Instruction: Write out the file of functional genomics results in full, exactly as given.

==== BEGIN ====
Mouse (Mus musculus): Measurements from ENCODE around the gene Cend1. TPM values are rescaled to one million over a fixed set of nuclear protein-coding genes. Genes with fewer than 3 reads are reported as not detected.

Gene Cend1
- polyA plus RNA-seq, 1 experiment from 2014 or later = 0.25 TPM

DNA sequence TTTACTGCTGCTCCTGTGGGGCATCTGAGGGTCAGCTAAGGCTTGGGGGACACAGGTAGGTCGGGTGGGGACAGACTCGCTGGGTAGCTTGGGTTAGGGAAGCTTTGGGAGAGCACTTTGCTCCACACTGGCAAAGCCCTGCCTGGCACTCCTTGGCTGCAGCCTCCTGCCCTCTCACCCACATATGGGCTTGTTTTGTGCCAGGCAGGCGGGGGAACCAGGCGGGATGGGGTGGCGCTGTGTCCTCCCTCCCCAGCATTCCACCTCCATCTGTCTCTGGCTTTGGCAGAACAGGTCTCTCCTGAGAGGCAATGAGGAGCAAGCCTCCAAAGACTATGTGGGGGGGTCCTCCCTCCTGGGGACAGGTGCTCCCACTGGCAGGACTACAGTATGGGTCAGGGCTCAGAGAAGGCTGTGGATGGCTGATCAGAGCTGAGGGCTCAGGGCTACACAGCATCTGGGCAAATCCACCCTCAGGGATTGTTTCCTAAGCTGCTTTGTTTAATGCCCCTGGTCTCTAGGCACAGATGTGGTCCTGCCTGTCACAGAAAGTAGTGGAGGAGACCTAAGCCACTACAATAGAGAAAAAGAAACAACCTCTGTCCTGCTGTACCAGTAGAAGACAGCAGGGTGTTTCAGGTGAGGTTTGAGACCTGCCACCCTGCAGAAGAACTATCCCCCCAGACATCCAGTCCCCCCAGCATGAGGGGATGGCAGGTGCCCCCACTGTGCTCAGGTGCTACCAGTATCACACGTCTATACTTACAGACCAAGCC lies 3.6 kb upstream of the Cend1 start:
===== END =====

Mouse (Mus musculus): Measurements from ENCODE around the gene Cend1. TPM values are rescaled to one million over a fixed set of nuclear protein-coding genes. Genes with fewer than 3 reads are reported as not detected.

Gene Cend1
- polyA plus RNA-seq, 1 experiment from 2014 or later = 0.25 TPM

DNA sequence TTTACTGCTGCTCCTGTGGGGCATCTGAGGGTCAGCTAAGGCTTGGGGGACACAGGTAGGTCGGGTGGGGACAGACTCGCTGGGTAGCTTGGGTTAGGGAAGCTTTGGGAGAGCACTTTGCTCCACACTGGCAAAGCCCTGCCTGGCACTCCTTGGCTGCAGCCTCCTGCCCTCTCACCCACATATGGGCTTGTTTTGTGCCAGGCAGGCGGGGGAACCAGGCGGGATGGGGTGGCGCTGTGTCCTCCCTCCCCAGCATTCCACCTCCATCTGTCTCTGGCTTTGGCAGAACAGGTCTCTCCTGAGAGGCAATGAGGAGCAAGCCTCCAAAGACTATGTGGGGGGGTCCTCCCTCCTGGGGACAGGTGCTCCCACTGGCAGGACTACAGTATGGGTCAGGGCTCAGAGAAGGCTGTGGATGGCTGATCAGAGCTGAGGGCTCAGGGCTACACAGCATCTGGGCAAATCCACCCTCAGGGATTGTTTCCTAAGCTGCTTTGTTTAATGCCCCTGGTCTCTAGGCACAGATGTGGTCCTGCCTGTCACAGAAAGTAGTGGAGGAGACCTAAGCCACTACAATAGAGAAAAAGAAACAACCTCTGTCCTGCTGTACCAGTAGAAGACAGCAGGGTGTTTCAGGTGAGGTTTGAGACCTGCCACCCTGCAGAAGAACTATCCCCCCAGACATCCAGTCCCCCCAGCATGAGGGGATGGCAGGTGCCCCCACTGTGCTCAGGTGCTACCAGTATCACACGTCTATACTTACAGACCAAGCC lies 3.6 kb upstream of the Cend1 start: